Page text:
Blockchain is the new buzzword about town, often touted as the tech-integrated future of commerce. But the implications of this nascent system are just now coming to light, presenting unique opportunities for the restaurant industry, from the customer experience to supply chain sourcing to financials. At its most basic level, blockchain is a digital, peer-to-peer ledger that stores encrypted data in a way that is virtually fraud-proof.
For Chanticleer Holdings, blockchain presents a chance to break the traditional rules around loyalty platforms. Rather than forcing customers to frequent an individual restaurant, the North Carolina–based restaurant group will allow for shared earning and reward opportunities across several of the company’s brands. Chanticleer’s loyalty vendor put it this way: It’s like earning Delta frequent flyer miles only to redeem them on United Airlines. For the restaurant operator, that means its customers can earn credit by purchasing a chicken sandwich at Little Big Burger and redeem it on a cheeseburger at sister concept BGR.
“That was the appealing part for us,” says Michael Pruitt, chairman, president, and CEO of Chanticleer Holdings. “But at this point, it’s an idea. It’s a beta project.”
Little Big Burger and BGR don’t offer loyalty programs, and Pruitt believes the blockchain-enabled loyalty program offered by Mobivity will prove especially popular among fans of BGR and Little Big Burger. He says both brands enjoy a cult-like following, particularly within the millennial set.
Chanticleer also operates franchised restaurants under the Hooters, Just Fresh, and American Burger Co. banners. While Pruitt acknowledges the technology surrounding blockchain is still emerging, he believes it has great promise in the restaurant space because of its ability to seamlessly and safely collect consumer data.
“We’re excited to be the beta tester,” Pruitt says. “I’m sure there will be peaks and valleys and left turns and right turns. But any time you’re talking to your customers and consumers about how to make things better, that will only benefit us.”
Across the industry, several restaurant brands are dabbling with peer-to-peer blockchain technology, testing its use on everything from loyalty programs to supply chain tracking. Because blockchain was the technological backbone that launched cryptocurrency bitcoin, it’s closely associated with the highly volatile virtual currency. But experts say blockchain has distinct applications apart from cryptocurrencies. The technology allows users to share data across a decentralized system that is open and anonymous.
“It’s really just a way of keeping track of things and doing that in a way that’s truly transparent,” says Dennis Becker, CEO of Mobivity. “Everyone has a copy of the records versus one person or one entity having one, all-inclusive database and governing who has access to it.”
Instead of a consumer’s banking records being housed solely on Chase’s server, the blockchain could host the records online where everyone can see. It may sound risky to have such information available to multiple parties, but the technology can include safeguards. In the case of a banking account, parameters could ensure that only certain users have access to certain parts. Toyota could have access to the transaction data surrounding a car payment but lack access to a customer’s banking balance or records of his purchases at the gas pump.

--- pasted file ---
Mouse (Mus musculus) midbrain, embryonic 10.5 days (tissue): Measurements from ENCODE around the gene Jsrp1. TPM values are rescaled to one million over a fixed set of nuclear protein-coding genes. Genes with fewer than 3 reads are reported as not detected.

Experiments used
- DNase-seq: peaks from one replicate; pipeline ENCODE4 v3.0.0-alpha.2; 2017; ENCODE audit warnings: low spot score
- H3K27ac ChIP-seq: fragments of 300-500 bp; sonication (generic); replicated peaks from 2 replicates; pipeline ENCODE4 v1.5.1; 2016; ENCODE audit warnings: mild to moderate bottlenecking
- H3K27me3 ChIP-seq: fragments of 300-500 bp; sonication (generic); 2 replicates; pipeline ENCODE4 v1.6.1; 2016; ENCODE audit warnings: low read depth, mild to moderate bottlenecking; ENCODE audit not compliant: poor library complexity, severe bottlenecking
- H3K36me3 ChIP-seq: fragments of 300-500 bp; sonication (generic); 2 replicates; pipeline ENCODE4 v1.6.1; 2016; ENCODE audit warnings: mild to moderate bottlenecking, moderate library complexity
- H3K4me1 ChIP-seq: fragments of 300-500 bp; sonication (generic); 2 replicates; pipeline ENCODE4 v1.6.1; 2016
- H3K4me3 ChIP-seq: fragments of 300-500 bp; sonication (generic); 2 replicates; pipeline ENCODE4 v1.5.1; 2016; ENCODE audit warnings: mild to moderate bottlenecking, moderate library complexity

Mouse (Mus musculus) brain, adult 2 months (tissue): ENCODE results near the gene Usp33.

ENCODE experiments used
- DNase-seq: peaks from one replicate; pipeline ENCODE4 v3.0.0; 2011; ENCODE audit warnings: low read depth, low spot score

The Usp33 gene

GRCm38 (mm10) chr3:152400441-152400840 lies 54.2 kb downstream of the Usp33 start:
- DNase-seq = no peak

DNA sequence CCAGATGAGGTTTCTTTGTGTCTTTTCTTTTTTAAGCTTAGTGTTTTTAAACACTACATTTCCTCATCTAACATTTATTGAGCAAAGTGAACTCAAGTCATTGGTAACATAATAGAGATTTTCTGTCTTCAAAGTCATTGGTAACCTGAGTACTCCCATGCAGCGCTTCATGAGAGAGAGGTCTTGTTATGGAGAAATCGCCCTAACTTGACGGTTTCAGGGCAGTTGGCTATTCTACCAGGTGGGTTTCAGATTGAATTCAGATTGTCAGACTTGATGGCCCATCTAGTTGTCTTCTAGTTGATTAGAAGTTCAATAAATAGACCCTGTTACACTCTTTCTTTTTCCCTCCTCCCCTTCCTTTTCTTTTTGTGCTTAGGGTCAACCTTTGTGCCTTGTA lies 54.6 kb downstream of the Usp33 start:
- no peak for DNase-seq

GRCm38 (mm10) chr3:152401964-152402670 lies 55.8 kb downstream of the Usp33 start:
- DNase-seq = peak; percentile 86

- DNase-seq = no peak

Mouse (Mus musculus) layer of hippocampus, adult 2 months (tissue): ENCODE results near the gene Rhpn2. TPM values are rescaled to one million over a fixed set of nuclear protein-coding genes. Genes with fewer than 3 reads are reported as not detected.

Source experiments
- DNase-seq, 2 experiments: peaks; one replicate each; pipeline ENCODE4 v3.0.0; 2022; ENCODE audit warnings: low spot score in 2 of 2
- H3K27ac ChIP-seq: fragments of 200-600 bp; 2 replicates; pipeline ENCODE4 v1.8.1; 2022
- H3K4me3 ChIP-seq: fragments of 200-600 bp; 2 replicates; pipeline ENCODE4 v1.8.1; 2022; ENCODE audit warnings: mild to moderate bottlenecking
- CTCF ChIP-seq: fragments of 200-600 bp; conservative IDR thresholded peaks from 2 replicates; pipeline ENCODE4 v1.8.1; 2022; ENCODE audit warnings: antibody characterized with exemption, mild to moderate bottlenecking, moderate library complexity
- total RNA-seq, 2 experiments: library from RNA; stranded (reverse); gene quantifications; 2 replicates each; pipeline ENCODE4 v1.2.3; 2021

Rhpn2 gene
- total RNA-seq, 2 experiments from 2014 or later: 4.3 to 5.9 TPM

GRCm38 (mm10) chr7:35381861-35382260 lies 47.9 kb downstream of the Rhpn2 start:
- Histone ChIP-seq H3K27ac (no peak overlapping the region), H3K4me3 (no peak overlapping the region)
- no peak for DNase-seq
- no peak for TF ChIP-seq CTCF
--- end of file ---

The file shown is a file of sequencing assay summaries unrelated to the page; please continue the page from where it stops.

Mobivity’s blockchain-enabled loyalty program works across businesses and brands. Essentially, a customer could earn loyalty points for purchasing a Subway footlong. Those points could then be redeemed for a hamburger at Wendy’s or even for something entirely different, like a trim at Supercuts. Becker likens it to the agnostic approach of reward programs that allow customers to mix and match airline miles for hotel nights or rental car points.
“All of a sudden these possibilities open up,” he says. “We see this future where commerce just opens up.”
The complex world of supply chain management may prove to hold some of blockchain’s biggest potential for restaurateurs. Starbucks piloted a bean-to-cup blockchain product to track its primary ingredient. Sweetgreen has reportedly tested a blockchain product to track its tomato supplies from farm to store. And Bloomin’ Brands is experimenting with a blockchain solution that helps manage supplies in the case of a food safety–related recall.
Juan Guerrero, senior vice president and chief global supply chain officer for the brand, believes blockchain’s potential has been overhyped because of the momentous growth of cryptocurrency values (the value of a single bitcoin skyrocketed from less than $1,000 in value to nearly $20,000 in 2017). Nevertheless, he believes the technology may hold some potential, if limited, for the restaurant industry.
“For us, it’s really a question of data quality, low-cost interfaces, and an application layer underneath that’s about security more than anything else,” Guerrero says. “The scope of it is really narrow. … It’s very early.”
In the future, blockchain could allow for company executives, customers, and government agencies to follow the food supply from source to store, says Manik Suri, founder and CEO of CoInspect, a multi-application software platform. CoInspect is collecting the data now that will populate the open-source technology in the future. By pinpointing the source, transportation route, and time in transit of each ingredient, operators and distributors can quickly react to a food-safety crisis, immediately flagging problems.
“We think the world is moving towards more consumer empowerment and more transparency over time,” he says. “I think there will be a lot of interesting development here as brands realize it’s in their interest to use this information and share it.”